Jo's Favorite Books on Esoteric Landscape
In this post, we go down the rabbit hole to investigate the landscapes people see in out-of-body meditations, the landscapes of the paranoid and schizophrenic, and the landscapes of other times and places.
Landscape scholars (like me) spend most of our time writing about (literally) concrete subjects -- like the rise of eminent domain, how railroads connected the nation, or how project housing demoralizes communities.
But somewhere at the bottom of this concern is the fact that landscape is a common structure of consciousness. Everybody sees the common landscape. Right?
Here, in random meditative order, are the most important books that helped me think about what we see when we look at the landscape -- and what we don't see.
#1 -- Henry Corbin, Spiritual Body and Celestial Earth: From Mazdean Iran to Shi'ite Iran (French title, Terre céleste et corps de résurrection: de l'Iran mazdéen a l'Iran shî'ite, 1960, English version, 1977).
Corbin investigates the imaginary geographies of Ancient Persia, where Zoroastrian and Shiite scholars regularly described out-of-body flights through concretely-imagined landscapes. Numerous sheiks describe the same cities and rivers on the other side of death. They agree that this “esoteric” landscape is the concretization of Persian values, imagined as a real space. Acknowledging the concreteness of their perceptions, however, leads them to question whether any part of common experience is not structured by the perception of value.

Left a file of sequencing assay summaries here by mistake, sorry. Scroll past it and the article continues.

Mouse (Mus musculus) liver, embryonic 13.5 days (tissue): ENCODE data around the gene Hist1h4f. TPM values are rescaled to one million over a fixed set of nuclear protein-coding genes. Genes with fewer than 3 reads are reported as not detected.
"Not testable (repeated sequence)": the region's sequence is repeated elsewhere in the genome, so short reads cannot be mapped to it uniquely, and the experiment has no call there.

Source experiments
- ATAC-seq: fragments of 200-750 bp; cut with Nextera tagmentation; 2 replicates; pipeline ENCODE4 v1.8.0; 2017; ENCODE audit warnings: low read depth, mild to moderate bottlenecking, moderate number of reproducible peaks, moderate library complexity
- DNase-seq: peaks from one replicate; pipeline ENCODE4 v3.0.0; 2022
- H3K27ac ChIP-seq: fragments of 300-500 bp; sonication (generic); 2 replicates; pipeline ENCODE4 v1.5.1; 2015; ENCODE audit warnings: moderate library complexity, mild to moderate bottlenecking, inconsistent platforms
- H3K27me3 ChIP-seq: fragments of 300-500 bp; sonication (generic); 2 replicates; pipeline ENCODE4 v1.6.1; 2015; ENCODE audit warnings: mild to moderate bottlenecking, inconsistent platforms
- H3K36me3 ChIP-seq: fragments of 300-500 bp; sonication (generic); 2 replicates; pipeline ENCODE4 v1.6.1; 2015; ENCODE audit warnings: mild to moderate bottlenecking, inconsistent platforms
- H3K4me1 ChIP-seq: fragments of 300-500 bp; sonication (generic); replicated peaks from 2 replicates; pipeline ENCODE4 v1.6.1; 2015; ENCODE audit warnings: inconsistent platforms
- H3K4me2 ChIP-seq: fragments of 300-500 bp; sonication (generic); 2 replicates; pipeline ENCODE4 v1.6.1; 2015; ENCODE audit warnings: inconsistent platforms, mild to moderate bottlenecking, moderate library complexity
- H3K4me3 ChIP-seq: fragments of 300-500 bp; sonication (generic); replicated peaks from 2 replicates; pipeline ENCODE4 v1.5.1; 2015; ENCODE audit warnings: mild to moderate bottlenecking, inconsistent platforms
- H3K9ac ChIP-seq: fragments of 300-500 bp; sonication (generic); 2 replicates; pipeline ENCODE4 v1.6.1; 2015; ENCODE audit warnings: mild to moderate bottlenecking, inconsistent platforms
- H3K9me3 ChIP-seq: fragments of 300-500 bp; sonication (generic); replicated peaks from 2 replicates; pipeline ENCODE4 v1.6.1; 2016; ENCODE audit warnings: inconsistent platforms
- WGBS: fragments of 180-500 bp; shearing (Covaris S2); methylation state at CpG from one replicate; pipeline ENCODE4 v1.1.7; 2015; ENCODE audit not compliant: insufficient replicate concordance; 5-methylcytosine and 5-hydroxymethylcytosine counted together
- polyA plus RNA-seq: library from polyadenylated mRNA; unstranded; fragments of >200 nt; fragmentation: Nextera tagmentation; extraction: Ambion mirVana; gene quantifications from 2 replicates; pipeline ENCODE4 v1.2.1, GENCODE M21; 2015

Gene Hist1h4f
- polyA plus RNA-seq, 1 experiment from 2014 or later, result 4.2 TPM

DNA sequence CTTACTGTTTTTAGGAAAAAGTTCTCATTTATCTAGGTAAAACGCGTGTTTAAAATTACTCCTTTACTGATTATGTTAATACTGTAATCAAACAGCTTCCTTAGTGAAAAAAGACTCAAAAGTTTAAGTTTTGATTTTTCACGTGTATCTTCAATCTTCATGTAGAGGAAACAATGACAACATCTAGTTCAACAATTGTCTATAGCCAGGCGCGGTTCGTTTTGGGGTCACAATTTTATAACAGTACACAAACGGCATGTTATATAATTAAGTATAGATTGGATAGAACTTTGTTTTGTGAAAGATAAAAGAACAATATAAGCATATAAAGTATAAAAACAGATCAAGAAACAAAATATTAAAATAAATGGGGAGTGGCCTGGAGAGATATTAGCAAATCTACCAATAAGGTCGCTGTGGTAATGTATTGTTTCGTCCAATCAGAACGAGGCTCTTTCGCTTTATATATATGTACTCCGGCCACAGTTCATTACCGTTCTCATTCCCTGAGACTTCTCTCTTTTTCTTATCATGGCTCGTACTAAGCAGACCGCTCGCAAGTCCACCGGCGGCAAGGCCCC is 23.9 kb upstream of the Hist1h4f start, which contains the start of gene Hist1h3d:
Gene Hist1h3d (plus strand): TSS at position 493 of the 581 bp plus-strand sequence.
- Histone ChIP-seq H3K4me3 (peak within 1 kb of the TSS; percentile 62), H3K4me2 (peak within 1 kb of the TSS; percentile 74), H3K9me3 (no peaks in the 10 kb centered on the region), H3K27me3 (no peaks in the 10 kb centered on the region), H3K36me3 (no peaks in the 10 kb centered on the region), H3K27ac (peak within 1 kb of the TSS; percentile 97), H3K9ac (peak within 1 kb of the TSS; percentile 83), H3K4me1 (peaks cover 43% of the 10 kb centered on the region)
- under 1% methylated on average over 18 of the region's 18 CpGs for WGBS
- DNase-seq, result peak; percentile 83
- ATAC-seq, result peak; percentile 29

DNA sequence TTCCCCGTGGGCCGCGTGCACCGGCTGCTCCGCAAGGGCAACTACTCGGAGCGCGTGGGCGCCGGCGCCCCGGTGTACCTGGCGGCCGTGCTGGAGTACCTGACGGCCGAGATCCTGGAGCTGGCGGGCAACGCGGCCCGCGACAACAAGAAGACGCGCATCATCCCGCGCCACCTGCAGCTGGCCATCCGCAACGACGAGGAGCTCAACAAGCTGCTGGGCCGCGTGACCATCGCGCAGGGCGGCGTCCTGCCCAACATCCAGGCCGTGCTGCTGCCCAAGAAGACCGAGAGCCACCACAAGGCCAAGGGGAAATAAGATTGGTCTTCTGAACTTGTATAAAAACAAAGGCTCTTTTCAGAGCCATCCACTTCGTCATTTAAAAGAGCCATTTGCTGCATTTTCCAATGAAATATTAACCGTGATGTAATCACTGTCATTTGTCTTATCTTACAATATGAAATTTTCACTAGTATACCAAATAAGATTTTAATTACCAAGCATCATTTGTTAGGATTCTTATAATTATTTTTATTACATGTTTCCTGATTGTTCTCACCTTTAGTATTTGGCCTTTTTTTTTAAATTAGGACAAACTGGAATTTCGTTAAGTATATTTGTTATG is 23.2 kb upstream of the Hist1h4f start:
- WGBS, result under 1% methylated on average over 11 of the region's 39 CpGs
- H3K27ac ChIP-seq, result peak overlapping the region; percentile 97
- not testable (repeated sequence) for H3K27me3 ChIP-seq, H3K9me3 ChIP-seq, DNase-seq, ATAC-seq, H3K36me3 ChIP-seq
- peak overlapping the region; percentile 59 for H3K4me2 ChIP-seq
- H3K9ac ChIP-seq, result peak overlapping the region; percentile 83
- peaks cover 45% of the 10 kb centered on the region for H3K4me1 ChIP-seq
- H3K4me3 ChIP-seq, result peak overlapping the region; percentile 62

They speculate about the necessary concreteness, authenticity, and predominance of this world – indeed, that the centers, borders, and sites of importance that we collectively perceive in this world are also another collective dream, a map of our values.
The capital cities and mountains of the real Persia, they suggest, are no less an externalization of Persian values than the map of the Persian afterlife. They agree, then, that this earth is an angel – a collective dream, whose contours we agree on only in the same way that we agree on the contours of imaginary geographies.
What you see, where you go, what places you know to exist, where the borders of the known world lie – all of this is a product of collective dreaming; everything is in the realm of perception, according to the Zoroastrians.